Anyone who has spun by the northeastern section of the Metrodome (and certainly anyone who works near there) has heard the telltale clang and din of construction. It's the first tangible sign that the controversial $1 billion Vikings stadium is actually a construction project.
Most noticeable is the considerable hole that have been dug to make way for the new stadium's footprint. As John Wood, senior vice president for general contractor Mortenson Construction, noted Friday, the new stadium is quite a bit larger than the current Metrodome. "We're basically digging the basement for the new stadium," he said following a meeting of the Minnesota Sports Facilities Authority Friday.
Beyond the Big Dig, electricity to the Dome will be turned off Jan. 18, and the roof will deflate soon after that. Within minutes, actually.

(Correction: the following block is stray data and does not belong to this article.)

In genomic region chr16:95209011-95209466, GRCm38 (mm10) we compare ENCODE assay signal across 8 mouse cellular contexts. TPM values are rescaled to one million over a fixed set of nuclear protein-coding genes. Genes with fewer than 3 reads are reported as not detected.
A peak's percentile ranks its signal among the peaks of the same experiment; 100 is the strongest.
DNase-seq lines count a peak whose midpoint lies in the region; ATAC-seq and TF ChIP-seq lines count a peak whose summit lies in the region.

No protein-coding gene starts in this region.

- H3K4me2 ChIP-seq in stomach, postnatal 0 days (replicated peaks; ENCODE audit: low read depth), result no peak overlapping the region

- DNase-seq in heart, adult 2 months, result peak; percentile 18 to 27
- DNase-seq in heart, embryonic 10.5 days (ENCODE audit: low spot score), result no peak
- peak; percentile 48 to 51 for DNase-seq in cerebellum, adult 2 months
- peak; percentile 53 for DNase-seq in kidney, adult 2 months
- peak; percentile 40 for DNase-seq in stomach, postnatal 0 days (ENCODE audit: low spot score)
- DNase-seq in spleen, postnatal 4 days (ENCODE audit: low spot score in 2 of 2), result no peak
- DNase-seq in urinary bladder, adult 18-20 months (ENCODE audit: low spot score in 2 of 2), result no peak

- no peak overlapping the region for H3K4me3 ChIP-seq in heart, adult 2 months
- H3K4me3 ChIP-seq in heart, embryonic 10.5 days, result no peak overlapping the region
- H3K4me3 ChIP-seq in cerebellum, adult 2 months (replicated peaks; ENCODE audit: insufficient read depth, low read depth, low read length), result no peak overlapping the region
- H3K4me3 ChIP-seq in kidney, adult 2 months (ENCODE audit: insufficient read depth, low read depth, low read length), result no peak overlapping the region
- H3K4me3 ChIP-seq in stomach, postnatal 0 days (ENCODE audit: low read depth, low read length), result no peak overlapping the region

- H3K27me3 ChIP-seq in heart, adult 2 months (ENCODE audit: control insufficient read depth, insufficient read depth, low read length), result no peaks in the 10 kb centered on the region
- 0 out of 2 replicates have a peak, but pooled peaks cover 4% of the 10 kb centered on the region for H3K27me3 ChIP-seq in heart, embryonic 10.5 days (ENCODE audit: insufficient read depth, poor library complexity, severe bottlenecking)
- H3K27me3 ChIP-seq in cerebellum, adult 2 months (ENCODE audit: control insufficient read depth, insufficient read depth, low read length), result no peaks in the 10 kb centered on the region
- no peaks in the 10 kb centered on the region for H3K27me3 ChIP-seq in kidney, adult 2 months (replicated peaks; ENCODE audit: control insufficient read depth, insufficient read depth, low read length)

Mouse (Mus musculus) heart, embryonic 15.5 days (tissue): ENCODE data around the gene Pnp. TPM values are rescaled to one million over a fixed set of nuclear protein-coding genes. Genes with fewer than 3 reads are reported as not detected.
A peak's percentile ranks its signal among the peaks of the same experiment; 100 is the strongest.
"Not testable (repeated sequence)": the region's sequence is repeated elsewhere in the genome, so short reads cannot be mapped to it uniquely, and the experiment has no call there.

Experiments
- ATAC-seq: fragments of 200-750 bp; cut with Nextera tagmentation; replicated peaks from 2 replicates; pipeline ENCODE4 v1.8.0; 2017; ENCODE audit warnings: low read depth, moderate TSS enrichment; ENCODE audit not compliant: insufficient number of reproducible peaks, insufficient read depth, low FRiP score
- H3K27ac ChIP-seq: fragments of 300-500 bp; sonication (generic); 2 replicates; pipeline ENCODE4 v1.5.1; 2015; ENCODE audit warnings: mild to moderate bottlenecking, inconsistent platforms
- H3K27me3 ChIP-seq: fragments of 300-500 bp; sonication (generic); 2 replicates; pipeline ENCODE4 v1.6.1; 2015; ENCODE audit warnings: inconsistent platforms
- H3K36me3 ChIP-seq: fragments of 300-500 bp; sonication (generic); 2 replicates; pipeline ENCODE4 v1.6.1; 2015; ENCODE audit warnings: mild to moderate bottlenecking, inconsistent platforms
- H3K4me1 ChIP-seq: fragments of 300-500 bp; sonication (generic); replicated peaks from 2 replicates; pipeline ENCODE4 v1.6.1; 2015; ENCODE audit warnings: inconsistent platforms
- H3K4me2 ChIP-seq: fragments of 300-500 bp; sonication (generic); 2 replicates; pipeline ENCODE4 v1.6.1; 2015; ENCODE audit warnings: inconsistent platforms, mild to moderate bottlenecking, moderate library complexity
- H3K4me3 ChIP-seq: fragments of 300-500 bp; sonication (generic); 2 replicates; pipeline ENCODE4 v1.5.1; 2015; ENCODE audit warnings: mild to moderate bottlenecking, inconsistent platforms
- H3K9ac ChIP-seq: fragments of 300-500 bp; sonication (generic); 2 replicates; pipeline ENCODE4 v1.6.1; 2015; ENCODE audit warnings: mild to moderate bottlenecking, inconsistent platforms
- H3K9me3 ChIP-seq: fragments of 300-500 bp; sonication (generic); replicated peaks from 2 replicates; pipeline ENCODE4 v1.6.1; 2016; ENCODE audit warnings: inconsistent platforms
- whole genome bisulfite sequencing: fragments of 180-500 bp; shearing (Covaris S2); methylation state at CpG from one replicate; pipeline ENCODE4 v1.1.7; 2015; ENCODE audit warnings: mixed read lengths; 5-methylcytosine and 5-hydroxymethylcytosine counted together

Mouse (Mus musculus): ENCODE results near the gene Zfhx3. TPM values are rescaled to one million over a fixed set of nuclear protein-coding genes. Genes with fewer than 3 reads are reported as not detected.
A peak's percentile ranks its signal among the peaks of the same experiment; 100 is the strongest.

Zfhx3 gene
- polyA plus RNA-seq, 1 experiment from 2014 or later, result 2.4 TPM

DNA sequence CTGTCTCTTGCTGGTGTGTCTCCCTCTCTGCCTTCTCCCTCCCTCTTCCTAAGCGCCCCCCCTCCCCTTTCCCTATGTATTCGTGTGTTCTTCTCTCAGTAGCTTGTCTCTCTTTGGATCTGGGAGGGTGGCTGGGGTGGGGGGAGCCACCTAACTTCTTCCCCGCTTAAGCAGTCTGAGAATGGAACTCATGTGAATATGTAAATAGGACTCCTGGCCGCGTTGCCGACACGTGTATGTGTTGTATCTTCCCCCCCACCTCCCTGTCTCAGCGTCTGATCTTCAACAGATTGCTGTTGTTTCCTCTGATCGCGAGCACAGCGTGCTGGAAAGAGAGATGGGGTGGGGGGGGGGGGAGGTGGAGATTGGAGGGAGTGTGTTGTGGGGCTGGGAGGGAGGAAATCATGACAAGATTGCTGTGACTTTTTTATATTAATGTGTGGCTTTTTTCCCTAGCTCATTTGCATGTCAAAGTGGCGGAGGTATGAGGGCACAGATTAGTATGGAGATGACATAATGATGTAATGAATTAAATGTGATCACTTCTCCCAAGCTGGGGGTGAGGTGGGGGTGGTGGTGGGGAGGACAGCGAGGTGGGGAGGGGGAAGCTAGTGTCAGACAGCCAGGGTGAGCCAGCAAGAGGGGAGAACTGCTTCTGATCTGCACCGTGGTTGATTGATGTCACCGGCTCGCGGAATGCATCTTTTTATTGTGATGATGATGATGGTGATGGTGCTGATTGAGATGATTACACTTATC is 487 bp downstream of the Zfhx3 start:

The roof fabric will ultimately be cut up and perhaps recycled, as was the case after it was replaced in 2010 when it caved in due to excessive snow mass. Once the power is cut off, demolition will begin immediately on the 32-year-old Dome.
In the meantime, 70,000 cubic yards of dirt have already been excavated from the property -- all told, some 850,000 cubic yards will be removed. Some of the soil cannot be reused, but the intention is to use as much as possible for cost-savings purposes. (Wood estimated that the savings could reach the $800,000 mark.)
The stadium authority on Friday approved a contract with 309 9th Ave. South LLC, an entity associated with the Wilf family (owners of the Vikings), to lease space the Wilfs own across from the Dome for soil storage for up to $60,000.